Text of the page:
Should I Activate New Credit Cards?
Tips to manage your credit score and debt ratios.
Q. I have a balance of about $10,800 on an American Express card that has a limit of $11,500. I also have three other accounts that I haven't used in a while, with a total credit limit of $6,800. When those cards expire and the issuers send me new ones, should I activate them or allow the accounts to expire?
Go ahead and activate your new credit cards. With that $10,800 balance, you are already using 59% of your total available credit of $18,300. That's too high a percentage. Scott Bilker, founder of Debtsmart.com, recommends that cardholders use no more than 50% -- and as little as 30% or less -- of their available credit, if possible. If you cancel the cards, your usage will shoot up to 94%, which will lower your credit score.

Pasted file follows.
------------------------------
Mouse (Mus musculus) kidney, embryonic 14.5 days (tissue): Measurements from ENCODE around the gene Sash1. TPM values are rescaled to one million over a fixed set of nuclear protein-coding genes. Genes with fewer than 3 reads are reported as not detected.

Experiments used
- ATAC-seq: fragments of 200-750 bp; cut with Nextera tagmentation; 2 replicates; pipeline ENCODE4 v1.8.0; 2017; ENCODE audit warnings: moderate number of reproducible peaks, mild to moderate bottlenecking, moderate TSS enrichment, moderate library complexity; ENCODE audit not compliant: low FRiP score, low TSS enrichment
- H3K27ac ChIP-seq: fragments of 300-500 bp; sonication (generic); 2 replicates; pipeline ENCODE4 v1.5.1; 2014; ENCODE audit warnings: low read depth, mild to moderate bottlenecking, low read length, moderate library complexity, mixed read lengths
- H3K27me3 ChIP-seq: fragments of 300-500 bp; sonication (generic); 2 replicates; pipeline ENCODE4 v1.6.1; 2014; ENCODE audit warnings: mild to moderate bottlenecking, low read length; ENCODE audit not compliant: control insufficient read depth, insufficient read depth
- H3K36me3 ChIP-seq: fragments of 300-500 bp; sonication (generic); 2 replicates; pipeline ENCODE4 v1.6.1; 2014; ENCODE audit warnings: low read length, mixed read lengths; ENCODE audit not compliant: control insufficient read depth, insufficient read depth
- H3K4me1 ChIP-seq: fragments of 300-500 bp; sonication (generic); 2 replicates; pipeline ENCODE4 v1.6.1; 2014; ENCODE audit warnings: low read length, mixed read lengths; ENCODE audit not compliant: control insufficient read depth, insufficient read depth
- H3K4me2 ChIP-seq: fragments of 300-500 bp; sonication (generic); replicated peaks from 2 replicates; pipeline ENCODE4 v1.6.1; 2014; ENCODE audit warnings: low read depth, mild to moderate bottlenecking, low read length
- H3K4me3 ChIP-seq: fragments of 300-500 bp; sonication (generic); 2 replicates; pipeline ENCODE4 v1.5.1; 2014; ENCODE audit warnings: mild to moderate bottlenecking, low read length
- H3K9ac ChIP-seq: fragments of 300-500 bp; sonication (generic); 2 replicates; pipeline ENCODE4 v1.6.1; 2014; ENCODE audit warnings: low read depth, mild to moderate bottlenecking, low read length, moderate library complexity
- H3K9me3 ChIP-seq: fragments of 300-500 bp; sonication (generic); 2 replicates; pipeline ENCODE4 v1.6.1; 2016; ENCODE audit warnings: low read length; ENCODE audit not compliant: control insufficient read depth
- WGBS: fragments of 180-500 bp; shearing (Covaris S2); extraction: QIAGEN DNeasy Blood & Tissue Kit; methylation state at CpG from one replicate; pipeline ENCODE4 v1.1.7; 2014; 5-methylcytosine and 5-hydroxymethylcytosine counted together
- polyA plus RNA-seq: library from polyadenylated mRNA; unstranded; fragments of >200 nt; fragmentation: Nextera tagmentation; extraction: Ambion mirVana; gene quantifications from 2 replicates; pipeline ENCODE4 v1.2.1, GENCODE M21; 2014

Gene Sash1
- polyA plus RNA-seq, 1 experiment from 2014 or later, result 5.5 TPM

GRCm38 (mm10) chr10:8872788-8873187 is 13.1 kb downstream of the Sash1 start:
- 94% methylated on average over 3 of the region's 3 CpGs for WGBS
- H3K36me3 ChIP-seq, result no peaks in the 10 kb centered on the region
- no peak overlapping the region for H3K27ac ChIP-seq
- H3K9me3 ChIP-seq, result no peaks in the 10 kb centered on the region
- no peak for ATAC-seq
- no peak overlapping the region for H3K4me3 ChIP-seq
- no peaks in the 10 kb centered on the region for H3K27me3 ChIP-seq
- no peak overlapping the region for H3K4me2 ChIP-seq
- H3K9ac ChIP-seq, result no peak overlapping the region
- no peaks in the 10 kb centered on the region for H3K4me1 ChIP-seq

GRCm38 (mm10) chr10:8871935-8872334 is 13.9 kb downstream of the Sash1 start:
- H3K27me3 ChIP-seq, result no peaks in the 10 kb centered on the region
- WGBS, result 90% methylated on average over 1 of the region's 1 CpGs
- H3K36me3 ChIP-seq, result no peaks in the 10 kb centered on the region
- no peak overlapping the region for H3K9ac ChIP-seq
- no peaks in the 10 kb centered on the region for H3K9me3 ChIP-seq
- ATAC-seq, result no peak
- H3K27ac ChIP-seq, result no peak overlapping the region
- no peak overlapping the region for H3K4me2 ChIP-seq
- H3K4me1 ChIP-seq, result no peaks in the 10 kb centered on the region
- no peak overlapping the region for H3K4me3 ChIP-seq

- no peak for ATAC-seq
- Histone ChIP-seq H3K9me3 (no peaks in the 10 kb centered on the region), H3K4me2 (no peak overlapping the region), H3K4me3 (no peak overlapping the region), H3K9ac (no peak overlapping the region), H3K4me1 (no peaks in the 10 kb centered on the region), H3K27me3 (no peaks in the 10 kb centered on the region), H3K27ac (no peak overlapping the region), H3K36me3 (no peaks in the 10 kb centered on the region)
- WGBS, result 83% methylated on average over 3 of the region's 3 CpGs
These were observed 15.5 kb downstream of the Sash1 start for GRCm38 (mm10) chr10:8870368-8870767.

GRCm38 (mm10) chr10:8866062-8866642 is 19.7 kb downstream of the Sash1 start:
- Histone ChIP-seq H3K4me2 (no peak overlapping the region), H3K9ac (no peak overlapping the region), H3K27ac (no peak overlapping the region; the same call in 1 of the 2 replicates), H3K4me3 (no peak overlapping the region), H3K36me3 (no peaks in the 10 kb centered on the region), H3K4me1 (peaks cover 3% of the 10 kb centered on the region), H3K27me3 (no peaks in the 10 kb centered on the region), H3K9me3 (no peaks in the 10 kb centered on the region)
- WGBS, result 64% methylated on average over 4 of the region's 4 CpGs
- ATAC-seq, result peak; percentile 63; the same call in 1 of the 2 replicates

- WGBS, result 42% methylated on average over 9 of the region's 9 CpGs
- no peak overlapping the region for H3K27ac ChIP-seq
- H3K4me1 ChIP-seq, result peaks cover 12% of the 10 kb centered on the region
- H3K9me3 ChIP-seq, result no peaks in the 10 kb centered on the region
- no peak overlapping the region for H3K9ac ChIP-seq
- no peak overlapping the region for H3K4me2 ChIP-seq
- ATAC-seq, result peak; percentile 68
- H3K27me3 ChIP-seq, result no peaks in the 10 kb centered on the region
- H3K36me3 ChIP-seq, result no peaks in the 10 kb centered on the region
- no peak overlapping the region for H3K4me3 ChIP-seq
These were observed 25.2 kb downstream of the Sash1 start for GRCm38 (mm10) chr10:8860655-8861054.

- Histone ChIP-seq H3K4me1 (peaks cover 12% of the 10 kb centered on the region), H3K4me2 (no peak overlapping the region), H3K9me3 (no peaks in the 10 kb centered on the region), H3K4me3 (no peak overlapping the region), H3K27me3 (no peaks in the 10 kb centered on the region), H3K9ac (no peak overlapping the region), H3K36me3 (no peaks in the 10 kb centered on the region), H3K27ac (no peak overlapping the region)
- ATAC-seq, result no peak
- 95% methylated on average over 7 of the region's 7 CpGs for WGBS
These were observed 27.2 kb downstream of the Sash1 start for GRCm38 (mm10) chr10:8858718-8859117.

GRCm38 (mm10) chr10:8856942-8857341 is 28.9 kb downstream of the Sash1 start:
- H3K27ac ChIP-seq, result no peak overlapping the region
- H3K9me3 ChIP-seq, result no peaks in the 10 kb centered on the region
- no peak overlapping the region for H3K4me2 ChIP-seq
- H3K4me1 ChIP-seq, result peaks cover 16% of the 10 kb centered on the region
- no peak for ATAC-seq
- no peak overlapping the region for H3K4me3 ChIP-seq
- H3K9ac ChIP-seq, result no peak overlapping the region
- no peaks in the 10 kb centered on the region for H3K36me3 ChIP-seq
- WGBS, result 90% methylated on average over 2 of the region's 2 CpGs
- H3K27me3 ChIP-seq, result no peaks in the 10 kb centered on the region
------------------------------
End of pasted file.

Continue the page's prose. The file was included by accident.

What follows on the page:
Plus, some card issuers raise your interest rate when they see that you are using too much of your available credit. If that were to happen, you wouldn't have the option of transferring your balance to another one of your existing cards, and it might be hard for you to qualify for a new low-rate card.
After you've activated your new cards, stow them in a drawer to avoid being tempted to use them until you've paid off a good chunk of the amount you owe on the American Express card. Then use each of the new cards once a year to ensure that the issuers don't cancel them -- and pay off the balances immediately.
Get more advice: Go to Credit and Money Management